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THE NEW NOVEL FROM THE INTERNATIONALLY BESTSELLING AUTHOR OF FOSTER, ANTARCTICA AND WALK THE BLUE FIELDS
‘A single one of Keegan’s grounded, powerful sentences can contain volumes of social history. Every word is the right word in the right place, and the effect is resonant and deeply moving.’ Hilary Mantel
‘This is a tale of courage and compassion, of good sons and vulnerable young mothers. Absolutely beautiful.’ Douglas Stuart
‘Marvellous—exact and icy and loving all at once.’ Sarah Moss
‘A haunting, hopeful masterpiece.’ Sinéad Gleeson
It is 1985, in an Irish town. During the weeks leading up to Christmas, Bill Furlong, a coal and timber merchant, faces into his busiest season. As he does the rounds, he feels the past rising up to meet him — and encounters the complicit silences of a people controlled by the Church.
The long-awaited new work from the author of Foster, Small Things Like These is an unforgettable story of hope, quiet heroism and tenderness.
‘Astonishing… Claire Keegan makes her moments real – and then she makes them matter.’ Colm Tóibín
‘A true gift of a book… a sublime Chekhovian shock.’ Andrew O’Hagan
‘A moral tale that is unsentimental and deeply affecting, because true and right.’ David Hayden
A short, masterful novel . . . Detailed, insightful and written with striking economy of language . . . a timely and powerful book.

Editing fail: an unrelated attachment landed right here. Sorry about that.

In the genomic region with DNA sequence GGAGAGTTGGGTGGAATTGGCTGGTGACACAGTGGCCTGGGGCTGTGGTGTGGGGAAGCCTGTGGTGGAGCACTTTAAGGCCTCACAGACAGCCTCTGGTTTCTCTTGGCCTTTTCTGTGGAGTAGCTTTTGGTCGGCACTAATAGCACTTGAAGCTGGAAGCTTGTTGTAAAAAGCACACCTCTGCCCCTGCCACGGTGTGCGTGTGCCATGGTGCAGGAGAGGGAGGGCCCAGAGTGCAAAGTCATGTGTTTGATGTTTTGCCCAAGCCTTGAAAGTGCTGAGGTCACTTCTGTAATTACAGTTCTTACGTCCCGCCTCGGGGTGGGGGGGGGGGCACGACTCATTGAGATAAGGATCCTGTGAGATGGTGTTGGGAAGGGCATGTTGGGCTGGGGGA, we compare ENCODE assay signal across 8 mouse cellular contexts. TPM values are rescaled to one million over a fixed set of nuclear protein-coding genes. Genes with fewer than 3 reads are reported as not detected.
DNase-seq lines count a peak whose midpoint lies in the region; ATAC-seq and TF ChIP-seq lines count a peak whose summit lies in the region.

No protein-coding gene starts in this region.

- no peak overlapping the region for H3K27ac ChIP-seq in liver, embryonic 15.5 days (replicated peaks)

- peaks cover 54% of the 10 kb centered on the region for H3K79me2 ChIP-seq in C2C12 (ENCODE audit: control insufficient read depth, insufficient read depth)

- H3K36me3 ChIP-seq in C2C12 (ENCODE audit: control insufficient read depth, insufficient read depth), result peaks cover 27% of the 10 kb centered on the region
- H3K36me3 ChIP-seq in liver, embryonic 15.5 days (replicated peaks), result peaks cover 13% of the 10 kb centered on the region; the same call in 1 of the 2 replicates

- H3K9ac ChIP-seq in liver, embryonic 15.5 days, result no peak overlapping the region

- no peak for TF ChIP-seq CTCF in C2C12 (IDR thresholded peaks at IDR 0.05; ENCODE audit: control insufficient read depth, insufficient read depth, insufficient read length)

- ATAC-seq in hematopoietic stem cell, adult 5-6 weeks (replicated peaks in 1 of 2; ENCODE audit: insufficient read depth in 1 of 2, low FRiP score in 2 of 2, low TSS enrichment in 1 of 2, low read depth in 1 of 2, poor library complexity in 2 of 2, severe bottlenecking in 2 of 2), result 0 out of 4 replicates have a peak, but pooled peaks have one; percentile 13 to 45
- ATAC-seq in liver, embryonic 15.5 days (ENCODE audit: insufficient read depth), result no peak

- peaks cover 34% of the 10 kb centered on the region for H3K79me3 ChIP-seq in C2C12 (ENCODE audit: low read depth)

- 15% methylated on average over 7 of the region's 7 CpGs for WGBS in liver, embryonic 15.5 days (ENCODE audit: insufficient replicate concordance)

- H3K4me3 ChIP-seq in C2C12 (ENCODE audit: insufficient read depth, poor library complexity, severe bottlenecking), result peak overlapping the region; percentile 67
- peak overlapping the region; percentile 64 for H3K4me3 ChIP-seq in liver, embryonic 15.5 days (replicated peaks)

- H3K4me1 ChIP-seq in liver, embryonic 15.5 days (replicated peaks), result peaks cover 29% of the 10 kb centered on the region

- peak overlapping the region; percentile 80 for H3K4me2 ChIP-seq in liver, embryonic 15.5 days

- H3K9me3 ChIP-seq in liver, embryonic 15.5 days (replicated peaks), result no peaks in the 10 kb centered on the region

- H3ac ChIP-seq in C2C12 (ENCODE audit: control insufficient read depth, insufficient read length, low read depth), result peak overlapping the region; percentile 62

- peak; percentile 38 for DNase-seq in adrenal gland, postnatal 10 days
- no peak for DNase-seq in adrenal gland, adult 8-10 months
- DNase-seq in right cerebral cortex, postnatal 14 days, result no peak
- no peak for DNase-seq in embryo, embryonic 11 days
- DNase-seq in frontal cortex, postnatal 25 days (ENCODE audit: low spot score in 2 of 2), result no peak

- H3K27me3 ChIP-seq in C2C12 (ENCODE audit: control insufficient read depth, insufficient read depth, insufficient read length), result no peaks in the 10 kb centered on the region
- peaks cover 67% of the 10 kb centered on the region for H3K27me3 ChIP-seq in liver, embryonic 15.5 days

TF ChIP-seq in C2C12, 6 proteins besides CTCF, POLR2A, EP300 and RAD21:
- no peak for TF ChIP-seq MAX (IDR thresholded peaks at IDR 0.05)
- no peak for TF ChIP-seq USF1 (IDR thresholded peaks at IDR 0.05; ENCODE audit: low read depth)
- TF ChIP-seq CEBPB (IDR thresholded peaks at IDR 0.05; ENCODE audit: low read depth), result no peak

A sublime, emotive story, the kind you emerge from as if having been away for a very long time: unsure, at first, how to continue with your own life.
Outstanding . . . Written with barely a word out of place, Keegan’s exquisite novel brims with fury at the Irish towns whose silence effectively sanctioned for decades untold abuses at the heart of their communities. *****
A feat of compression, concerned with the nature of goodness and the texture of everyday life . . . [A] snowglobe of a story that fits a whole bustling, striving, yearning world into 114 finely wrought pages.
Breathtaking . . . [a] stunning new work . . . gripping and subtly emotionally charged from start to finish.
Keegan’s novella is perfectly titled: all its power lies in its understatement; all its heft in its apparent weightlessness . . . Keegan is the goddess of small things. Her ability to conjure whole worlds from a few words; an entire relationship from a handful of exchanges, is little short of miraculous . . . Small Things Like These assures us we are all capable of doing the right thing, and that goodness, like misery, can be handed on from man to man. It is a literary state of grace.
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